You might have heard about us in connection to a gentleman called Charles Darwin, but here’s the backstory. Over five million years ago there was a shift in the Earth’s tectonic plates. Life took a new turn and our secluded corner beneath the ocean was no longer the same. Things shook around and some of us found ourselves pushed above sea level. Having never been a fragment of the South American continent, we bear no resemblance to its landmass. Ecuador, our guardian angel, nourishes and protects us. Today my brothers, sisters and I are collectively called Galápagos Islands and we have our own solitary space in the Pacific Ocean.
Our name may have been derived from the Spanish word for tortoise, but we have little in common with them. Some of us are active volcano sites and tend to have our moments of lava laden excitement. Did you know that our current form is a rebirth? My immediate ancestors lived right here several years ago and also went by the name of Galápagos. Our family seems to have gone through much upheaval and some of them continue to reside beneath the ocean. But things could change. We feel it every once in a while, as the earth beneath our surface shifts to the east at a snail’s pace now and then.
We were born in successions. Two of our brothers and sisters, San Cristobal and Espanola are older and rest on the east. The younger ones, Isabela and Fernandina, stay on the west and are definitely the more volcanically active siblings at the moment. In fact, Isabela’s volcanoes last rumbled in 2015. We are about fourteen in all and in another million years, our numbers could vary.
Researchers adore us. Our landform is both a mystery and a fascination to them. For a landmass born without a sign of life, we’ve come a long way today. Some of our tiniest islands are inhabited by species that you’ll never discover otherwise. They arrived, traversing difficult journeys through sea and air. Some of them swam long distances or got swept away with the water and winds. Plant seeds, insects, reptiles, animals and birds – each arrived from far and wide. If only they could speak, imagine how compelling the accounts from their journeys would be. It is said that the moisture in the wind carried tiny organisms and seeds to our surface. I gave them room to stay, they adapted to my peculiarities. The cycle of life continued. A new ecosystem was born.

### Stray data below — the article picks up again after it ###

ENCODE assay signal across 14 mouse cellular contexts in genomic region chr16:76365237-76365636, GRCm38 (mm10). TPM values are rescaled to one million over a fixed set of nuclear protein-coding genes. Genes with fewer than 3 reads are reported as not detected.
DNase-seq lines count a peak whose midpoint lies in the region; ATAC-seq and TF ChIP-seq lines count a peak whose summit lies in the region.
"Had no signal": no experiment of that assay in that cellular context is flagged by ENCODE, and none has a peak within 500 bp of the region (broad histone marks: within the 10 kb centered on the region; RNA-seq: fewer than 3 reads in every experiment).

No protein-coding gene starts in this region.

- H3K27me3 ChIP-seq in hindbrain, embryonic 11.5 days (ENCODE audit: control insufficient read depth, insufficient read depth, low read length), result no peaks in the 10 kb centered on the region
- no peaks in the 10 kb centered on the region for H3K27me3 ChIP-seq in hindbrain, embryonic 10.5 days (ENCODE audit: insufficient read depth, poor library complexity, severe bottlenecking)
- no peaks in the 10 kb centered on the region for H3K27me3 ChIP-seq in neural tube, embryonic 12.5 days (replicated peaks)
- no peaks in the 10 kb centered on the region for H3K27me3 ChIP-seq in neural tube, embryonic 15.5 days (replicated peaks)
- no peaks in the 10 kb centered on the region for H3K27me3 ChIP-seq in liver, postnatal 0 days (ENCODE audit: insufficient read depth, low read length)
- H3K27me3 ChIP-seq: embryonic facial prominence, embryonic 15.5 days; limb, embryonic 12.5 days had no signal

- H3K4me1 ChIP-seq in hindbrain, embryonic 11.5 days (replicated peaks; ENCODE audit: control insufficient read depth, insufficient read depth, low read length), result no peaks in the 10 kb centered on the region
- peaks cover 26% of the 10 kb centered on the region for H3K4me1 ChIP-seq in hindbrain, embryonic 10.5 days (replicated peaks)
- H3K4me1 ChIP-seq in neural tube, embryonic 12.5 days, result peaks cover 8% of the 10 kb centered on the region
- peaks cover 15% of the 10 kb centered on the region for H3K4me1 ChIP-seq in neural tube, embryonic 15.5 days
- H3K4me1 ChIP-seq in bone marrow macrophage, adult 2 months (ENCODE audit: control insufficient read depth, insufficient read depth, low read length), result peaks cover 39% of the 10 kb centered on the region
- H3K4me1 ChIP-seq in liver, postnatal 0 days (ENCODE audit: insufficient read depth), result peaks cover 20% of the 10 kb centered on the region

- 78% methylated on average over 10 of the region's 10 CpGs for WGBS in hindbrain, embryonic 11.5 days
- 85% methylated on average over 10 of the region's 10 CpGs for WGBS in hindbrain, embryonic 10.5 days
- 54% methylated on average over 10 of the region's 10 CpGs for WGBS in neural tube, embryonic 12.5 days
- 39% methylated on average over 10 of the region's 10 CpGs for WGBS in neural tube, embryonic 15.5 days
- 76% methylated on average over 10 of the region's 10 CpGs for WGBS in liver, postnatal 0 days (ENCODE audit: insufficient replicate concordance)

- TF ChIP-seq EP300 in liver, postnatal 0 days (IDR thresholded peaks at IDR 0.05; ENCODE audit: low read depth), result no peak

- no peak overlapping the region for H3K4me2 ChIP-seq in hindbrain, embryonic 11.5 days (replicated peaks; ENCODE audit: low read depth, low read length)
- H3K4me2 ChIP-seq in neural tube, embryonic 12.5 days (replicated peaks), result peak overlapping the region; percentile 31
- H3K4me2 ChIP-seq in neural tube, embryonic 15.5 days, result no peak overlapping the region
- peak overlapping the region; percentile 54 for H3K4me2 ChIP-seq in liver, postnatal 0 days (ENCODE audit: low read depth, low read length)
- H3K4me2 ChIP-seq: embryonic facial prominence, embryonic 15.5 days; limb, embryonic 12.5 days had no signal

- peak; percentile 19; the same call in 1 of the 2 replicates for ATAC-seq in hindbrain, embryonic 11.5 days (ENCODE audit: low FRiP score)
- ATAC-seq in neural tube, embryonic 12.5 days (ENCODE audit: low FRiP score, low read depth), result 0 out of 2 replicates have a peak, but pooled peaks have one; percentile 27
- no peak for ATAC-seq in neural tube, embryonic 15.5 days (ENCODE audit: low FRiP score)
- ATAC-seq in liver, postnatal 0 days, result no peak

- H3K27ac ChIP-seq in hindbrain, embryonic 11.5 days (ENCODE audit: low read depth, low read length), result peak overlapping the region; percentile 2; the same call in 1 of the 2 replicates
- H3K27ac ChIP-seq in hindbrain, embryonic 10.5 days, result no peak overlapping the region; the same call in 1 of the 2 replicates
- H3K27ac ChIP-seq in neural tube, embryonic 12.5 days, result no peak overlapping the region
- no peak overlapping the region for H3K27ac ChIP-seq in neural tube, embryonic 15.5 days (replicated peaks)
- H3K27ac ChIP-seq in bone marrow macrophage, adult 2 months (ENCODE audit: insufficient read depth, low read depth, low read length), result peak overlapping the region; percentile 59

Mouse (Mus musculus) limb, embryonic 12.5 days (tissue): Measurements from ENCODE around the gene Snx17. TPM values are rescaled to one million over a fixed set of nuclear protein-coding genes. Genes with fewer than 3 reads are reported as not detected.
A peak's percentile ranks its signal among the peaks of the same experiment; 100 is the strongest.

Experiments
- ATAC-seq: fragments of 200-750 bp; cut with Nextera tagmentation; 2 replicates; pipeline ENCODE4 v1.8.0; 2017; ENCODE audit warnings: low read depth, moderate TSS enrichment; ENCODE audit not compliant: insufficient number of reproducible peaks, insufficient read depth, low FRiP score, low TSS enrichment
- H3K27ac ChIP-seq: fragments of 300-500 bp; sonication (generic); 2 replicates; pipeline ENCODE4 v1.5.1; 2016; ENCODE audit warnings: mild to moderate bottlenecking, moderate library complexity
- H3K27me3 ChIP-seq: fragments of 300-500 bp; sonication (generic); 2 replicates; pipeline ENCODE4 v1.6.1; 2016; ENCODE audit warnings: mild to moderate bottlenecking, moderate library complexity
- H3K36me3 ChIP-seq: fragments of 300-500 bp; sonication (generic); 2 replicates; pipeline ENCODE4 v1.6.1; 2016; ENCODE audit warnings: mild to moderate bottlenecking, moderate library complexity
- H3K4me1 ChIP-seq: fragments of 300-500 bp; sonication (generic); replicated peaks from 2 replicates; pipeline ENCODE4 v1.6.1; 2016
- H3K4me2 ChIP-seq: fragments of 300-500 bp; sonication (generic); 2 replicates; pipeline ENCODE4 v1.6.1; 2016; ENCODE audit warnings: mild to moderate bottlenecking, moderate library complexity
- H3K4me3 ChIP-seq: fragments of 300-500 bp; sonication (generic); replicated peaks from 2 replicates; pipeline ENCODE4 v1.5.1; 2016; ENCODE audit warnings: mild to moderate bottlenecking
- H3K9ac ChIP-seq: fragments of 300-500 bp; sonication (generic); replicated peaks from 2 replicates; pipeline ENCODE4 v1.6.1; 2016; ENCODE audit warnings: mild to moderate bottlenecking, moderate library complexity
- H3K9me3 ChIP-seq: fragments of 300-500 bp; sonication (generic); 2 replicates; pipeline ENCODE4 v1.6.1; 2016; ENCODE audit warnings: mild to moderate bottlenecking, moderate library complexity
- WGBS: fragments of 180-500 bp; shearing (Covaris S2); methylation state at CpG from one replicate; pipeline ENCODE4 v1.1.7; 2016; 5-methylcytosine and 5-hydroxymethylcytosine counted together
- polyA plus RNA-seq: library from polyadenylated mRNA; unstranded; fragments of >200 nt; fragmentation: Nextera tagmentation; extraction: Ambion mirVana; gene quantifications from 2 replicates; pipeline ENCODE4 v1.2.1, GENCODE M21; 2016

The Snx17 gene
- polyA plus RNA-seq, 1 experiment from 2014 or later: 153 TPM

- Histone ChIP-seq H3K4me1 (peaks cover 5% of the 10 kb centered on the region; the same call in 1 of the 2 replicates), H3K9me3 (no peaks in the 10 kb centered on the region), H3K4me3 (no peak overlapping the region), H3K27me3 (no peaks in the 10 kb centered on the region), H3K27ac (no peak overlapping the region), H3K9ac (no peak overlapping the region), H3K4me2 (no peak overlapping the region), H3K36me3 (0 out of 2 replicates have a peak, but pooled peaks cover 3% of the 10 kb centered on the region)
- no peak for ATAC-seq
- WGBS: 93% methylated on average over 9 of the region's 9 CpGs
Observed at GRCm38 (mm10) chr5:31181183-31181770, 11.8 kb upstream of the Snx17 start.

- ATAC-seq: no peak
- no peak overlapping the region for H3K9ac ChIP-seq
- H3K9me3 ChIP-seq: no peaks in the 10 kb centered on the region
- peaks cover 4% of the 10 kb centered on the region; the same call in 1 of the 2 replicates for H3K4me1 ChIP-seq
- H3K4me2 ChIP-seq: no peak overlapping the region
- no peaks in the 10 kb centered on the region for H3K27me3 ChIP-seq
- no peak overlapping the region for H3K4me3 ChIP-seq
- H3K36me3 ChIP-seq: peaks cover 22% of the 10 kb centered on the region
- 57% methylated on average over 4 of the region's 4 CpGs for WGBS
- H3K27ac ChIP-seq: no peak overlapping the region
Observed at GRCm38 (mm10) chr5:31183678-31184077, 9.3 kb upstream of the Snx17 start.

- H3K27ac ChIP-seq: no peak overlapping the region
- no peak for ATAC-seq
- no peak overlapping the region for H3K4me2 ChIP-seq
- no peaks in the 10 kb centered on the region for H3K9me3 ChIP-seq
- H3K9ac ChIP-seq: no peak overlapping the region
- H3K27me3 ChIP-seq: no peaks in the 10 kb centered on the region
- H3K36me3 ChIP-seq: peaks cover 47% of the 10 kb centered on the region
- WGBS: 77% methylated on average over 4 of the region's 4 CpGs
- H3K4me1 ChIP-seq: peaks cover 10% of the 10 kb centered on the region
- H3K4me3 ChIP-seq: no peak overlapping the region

One day in the 15th century, a gentleman called Fray Tomás de Berlanga, the Bishop of Panama set foot on our land and left with an unhappy experience. Perhaps he was lonely amidst our cacti and lazy tortoises. Not too many people bothered about us since then. The only visitors included pirates and lone sailors that lost sight of the shores they were seeking. By now it was time for Mr. Darwin and HMS Beagle to arrive. Since he left, a shining explanation of evolution was in the making, in his mind. The rest as they say is history. We’ve also encountered colonists, whalers and fishermen. I don’t know much about evolution, but we’ve survived, so we can talk to you. Through each iguana that peeps at you from the rocks, through deep patterns formed on our surface due to eruptions, through the sea turtles that float around in our clear waters – we speak to you, every moment that you’re here.
Pictured above: The islands of Bartolome, North Seymour, a blue footed booby, a land iguana, a baby sea lion and a ground finch.
The Galápagos are a unique archipelago on our planet. During our five day trip, we stayed at Puerto Ayora on the island of Santa Cruz and visited North Seymour, Bartolome, South Plaza and Tortuga Bay. Next up, we’ve got some more blogs lined up about our visit and how we planned this journey. Stay put 🙂
- Things to do in Rocky Mountain National Park with Kids & Toddlers - December 9, 2021
- 15+ must have items for traveling with a baby - September 7, 2021
- COVID-19: How we’re using our time to plan future travels - April 16, 2020